When your furnace shuts down, it’s often at the most inopportune time. Ever had a dinner party scheduled, only to wake up to no heat in your home? Yep, that’s not the best way to start your day.
Sometimes, things happen. Your furnace is just a piece of mechanical equipment. Over time, things will go wrong.
But as HVAC contractors, we know your furnace gives clues along the way that something is wrong. If you pay attention, you can avoid this situation altogether by doing these three things.
Change your air filter
We repeat this a lot around here. We do it because it works. The typical furnace filter needs to be replaced on a regular basis. At a minimum, at the start of each working season. In many cases, it’s better to change it out more frequently, every one to three months for a guideline. Take a look at your filter - can you see through it? Or is it filled with dust? Imagine trying to breathe through it. If you can’t imagine trying that, think of what it’s doing to your furnace, and your air supply.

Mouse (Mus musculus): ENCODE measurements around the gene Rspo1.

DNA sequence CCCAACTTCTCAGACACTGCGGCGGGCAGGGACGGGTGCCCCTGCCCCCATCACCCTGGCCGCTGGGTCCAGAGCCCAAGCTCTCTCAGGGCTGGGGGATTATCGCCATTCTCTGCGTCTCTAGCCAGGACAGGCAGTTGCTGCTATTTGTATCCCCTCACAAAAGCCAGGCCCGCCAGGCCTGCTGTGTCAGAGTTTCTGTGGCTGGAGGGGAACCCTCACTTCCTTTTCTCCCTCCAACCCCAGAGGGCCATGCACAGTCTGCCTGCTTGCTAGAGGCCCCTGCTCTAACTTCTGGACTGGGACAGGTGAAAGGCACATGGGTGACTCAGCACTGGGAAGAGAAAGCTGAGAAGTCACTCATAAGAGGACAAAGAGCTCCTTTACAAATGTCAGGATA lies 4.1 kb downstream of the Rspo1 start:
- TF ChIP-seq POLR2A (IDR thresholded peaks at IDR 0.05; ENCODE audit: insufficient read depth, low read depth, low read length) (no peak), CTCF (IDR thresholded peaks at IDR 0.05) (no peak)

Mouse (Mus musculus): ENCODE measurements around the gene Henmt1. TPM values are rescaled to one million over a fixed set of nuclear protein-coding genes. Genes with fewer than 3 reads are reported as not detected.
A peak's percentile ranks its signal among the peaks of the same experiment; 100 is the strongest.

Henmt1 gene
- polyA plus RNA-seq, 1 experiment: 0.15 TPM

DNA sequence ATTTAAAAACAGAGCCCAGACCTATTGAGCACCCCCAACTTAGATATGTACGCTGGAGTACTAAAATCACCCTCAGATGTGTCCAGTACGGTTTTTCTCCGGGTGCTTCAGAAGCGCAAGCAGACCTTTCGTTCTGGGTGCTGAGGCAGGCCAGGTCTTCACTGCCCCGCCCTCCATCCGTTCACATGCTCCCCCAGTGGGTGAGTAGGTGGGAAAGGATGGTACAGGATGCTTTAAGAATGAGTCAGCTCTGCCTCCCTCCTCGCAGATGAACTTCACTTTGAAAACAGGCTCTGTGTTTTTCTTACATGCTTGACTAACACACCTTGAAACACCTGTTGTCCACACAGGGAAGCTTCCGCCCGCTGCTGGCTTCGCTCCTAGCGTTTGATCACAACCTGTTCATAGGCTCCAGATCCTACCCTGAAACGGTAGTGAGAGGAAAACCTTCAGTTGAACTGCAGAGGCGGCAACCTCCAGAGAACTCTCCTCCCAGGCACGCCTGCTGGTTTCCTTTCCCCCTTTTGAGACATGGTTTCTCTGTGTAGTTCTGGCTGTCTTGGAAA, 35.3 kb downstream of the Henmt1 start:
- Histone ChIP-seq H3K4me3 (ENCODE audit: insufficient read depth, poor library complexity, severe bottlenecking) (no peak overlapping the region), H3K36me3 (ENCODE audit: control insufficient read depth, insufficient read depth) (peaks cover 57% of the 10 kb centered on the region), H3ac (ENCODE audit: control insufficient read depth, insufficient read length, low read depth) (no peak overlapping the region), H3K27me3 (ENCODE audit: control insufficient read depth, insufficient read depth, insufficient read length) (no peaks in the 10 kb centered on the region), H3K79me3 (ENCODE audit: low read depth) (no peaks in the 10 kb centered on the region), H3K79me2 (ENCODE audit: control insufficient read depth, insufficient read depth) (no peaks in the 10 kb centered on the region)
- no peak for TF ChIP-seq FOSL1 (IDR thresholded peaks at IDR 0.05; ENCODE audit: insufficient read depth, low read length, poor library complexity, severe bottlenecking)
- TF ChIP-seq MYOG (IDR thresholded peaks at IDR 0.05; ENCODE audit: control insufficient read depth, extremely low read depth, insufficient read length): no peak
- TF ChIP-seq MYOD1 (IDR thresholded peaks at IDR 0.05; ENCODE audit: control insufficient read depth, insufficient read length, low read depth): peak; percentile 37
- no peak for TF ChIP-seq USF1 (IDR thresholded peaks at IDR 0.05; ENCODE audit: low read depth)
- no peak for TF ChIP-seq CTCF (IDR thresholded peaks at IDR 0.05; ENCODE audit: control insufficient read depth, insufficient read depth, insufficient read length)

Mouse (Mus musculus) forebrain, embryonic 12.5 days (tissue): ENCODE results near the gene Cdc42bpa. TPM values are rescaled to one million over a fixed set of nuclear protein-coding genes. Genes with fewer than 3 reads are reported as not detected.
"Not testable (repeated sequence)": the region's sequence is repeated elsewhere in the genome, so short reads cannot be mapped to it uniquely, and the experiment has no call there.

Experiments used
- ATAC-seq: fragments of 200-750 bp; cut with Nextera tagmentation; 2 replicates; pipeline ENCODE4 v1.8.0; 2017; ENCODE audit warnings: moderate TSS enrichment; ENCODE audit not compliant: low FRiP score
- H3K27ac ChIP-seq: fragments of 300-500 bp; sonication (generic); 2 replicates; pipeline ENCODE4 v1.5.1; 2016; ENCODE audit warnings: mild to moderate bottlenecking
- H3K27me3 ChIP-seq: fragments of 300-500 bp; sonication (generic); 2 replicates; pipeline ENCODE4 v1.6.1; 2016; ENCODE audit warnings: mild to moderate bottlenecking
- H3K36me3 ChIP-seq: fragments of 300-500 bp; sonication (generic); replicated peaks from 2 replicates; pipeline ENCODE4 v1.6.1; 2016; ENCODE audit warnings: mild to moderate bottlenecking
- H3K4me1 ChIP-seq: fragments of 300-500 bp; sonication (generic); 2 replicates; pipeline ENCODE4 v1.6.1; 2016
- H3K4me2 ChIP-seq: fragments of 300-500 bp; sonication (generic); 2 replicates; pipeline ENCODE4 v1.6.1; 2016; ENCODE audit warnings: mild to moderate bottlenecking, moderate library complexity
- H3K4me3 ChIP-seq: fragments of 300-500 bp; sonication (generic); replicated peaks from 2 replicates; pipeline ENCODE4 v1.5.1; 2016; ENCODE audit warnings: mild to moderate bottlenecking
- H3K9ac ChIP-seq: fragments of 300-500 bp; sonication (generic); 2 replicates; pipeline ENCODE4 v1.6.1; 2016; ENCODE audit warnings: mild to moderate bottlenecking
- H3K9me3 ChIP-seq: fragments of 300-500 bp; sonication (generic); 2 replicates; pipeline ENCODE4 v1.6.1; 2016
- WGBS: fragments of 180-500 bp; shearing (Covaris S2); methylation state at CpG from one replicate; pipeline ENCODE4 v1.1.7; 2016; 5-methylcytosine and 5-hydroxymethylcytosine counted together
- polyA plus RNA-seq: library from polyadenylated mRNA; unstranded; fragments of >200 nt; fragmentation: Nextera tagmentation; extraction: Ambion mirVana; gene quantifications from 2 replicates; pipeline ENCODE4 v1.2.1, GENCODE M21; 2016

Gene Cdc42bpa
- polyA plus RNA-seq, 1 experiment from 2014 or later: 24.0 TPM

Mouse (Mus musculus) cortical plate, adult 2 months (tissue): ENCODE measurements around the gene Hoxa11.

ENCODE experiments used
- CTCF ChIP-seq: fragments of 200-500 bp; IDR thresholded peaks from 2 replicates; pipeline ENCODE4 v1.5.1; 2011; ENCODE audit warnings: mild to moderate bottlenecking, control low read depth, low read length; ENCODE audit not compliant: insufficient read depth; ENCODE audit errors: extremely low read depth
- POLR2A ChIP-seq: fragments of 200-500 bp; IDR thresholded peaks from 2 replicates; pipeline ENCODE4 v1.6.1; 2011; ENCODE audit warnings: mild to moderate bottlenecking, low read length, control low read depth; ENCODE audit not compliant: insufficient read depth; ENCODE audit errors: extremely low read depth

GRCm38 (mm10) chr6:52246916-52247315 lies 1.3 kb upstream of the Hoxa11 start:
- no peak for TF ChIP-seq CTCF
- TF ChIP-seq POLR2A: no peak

Open registers and vents
There’s a myth out there that shutting down registers in rooms you don’t use will save money. The fact is, closing these vents increases energy bills and eventually can hurt the mechanics of your furnace. When you shut down vents, your heating system can’t operate the way it was designed. Pressure builds inside the air ducts, putting a strain on the blower system inside your furnace. The air supply has to go somewhere. That’s why you’re more likely to damage the ducts and the mechanics of your furnace, which in turn causes less comfort for you throughout your home.
Schedule regular maintenance visits
As a homeowner, your time and energy are pulled in many directions. Why invest in maintenance if nothing is wrong with your system? But with your HVAC system, having annual maintenance visits can ensure your equipment is working the way it should, so that you stay comfortable year round. This allows a technician to catch small problems, and fix them before they grow bigger. Regular maintenance can save you money over time.
Is it time to schedule your maintenance visit for the fall season?